by Elliot Clark
This is a signature issue among politicians and a classic example of corporate greed. I love people who cannot pass a budget in any year decrying the earnings of the worldâs most accomplished business people. However, it is an issue of some merit and one that HR and board compensation committees had better grapple with soon. After all, the best solution to a business problem is a business solution, not a legislated solution that is likely to backfire.
According to an AFL-CIO report, the average ratio of CEO compensation to average worker compensation is 331:1. That may sound outrageous, but that CEO may have as much if more impact on company performance than 331 average workers. And yet, it still does not feel right. Moral ambiguity aside, the biggest problem I have with CEO compensation is the potential for that 331X impact to be mostly negative. Why the heck do these men and women make so much money when the results are not there? That is the crux of the problem.
There are plenty of arguments about the impact of a great CEO. Many people single out Larry Merlo at CVS as a great CEO, someone I actually know and respect very much. We featured him in our Corporate Responsibility Magazine for the ban on tobacco products at CVS. We did a joint speaking appearance, and so for me, he is not a name without a personality around which to decry a cause. He is a real human being who had to work very hard and be very smart to become the CEO he is today. When he became CEO at CVS in 2011, the companyâs stock was trading at about $32 per share. Today it is about $97 per share. Thatâs a 200 percent increase in company value for the shareholders, employee option holders, etc. Arguably, in the teeth of a recession, this guy has been the poster boy for the high-impact CEO.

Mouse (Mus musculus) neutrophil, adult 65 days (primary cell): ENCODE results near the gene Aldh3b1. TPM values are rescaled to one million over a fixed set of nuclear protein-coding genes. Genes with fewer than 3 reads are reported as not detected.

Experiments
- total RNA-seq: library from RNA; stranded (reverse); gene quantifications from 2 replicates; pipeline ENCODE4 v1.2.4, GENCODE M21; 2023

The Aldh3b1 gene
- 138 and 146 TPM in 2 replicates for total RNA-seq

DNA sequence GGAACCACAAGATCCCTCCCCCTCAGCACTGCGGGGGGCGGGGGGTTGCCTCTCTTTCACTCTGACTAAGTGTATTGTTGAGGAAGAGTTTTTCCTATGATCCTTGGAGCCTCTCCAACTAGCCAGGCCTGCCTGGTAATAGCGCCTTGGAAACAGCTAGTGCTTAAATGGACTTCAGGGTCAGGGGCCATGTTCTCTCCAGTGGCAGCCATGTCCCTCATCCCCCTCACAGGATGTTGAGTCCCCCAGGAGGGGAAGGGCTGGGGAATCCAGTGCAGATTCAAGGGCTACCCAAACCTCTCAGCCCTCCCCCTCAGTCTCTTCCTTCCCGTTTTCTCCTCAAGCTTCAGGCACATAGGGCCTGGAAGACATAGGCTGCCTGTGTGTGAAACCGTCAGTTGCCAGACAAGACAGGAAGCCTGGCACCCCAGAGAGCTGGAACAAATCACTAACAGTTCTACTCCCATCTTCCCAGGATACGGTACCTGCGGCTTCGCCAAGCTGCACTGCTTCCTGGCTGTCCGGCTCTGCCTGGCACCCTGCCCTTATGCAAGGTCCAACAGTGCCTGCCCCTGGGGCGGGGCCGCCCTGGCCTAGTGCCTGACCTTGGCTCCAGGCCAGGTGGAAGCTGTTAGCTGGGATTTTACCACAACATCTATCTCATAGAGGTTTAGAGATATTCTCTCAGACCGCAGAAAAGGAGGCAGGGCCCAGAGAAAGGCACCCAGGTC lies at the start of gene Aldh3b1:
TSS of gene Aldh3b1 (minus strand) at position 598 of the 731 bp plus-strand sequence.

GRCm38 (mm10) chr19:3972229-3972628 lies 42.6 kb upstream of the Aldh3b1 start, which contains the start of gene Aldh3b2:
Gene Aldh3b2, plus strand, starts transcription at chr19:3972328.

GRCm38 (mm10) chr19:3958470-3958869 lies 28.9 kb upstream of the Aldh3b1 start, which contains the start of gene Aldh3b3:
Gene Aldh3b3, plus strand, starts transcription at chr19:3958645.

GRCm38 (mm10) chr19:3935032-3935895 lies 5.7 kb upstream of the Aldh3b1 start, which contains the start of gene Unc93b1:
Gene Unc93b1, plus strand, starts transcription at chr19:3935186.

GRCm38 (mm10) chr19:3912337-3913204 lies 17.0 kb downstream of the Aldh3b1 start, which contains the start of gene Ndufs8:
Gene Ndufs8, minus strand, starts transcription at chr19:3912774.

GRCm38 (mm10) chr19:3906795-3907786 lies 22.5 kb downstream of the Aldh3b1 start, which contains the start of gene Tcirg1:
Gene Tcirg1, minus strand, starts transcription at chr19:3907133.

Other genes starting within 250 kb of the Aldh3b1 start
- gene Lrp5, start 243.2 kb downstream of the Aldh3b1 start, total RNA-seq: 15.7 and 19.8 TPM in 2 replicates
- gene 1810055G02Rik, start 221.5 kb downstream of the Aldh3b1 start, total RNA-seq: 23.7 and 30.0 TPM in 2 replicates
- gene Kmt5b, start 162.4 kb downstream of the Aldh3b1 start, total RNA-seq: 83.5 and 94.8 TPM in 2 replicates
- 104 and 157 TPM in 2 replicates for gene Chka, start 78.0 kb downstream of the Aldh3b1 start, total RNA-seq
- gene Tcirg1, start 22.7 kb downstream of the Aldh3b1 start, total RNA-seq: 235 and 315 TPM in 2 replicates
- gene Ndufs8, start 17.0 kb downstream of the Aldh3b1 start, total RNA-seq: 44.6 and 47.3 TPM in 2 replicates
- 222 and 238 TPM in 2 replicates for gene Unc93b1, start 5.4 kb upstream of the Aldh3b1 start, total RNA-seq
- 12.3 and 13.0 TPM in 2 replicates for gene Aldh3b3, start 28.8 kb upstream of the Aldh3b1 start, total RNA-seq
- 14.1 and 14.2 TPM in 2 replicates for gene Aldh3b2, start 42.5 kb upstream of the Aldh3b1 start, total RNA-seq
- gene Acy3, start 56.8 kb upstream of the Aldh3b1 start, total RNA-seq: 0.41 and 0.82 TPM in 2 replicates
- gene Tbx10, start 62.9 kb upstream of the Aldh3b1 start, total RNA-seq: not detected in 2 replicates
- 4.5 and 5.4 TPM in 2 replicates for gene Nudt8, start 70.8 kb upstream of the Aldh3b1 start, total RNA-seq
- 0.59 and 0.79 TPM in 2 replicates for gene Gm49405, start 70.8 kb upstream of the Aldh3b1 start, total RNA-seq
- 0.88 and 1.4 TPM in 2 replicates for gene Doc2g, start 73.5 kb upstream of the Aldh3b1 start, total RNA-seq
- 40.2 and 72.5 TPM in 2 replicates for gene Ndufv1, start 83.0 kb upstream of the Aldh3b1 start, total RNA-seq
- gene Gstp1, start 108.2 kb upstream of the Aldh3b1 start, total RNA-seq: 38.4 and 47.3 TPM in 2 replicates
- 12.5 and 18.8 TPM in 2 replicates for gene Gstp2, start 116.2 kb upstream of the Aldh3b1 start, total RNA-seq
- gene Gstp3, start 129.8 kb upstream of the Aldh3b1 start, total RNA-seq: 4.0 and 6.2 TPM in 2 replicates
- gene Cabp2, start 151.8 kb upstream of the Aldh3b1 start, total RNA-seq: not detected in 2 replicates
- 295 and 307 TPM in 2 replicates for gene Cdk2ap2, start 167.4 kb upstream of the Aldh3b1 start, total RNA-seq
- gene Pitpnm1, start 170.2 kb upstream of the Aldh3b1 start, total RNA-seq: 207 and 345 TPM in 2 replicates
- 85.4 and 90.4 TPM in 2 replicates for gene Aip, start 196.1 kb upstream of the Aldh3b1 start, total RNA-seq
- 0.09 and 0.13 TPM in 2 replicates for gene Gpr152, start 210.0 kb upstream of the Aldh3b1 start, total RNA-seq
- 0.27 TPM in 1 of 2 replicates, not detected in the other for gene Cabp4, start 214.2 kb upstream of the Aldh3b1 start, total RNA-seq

I think at the other end of the spectrum is a truly troubling example. In the press this week, the media have decried the compensation of CEO, Paul Kibsgaard. Stock is down 18 percent this year, they have cut 25,000 workers, revenue was off 27 percent, and profitability was off 41 percent as reported by CNN Money. His defenders can point to the fall of oil prices (Schlumberger is an energy drilling and services company), and the fall in oil is certainly related to the fall of the stock, but Kibsgaard took home increases in his cash compensation (a 12 percent increase to $5.2M) and increases in his stock. His overall compensation dropped due to the decline of his pension fund. Boo hoo.
There is the rub: he is not responsible for the decline in global energy prices, but why isnât he along for the ride along with the other workers and his shareholders? He is luckier than 25,000 of his fellow employees. He kept his job, but how did his compensation go up!?
I was once an officer in a publicly traded company, Kenexa (now IBM Kenexa). We were well compensated for executives in a company our size, but only 20 percent or less of our compensation came in the form of salary, and if you added in stock incentives, it was less than 10 percent. If the company did not perform, we all took a hit together with our shareholders and our employees.
Board compensation committees need to put in formulas offering high rewards for performance and forfeited compensation for failure. Why donât more companies have a 20 percent/80 percent compensation formula for the CEOs and top officers of all public and private companies?
I think that the overall compensation is one issue. Should someone make 331X the average worker? I am not sure if that is proper, but I think if that person was putting a lot of that at risk for making big impact on the company, I would feel much better about it.
If CEO compensation is not addressed soon, we may have some regulatory fiasco brewing that will drive companies into some other form of equally bad behavior. CHROs and compensation committees need to get together and fix this problem now.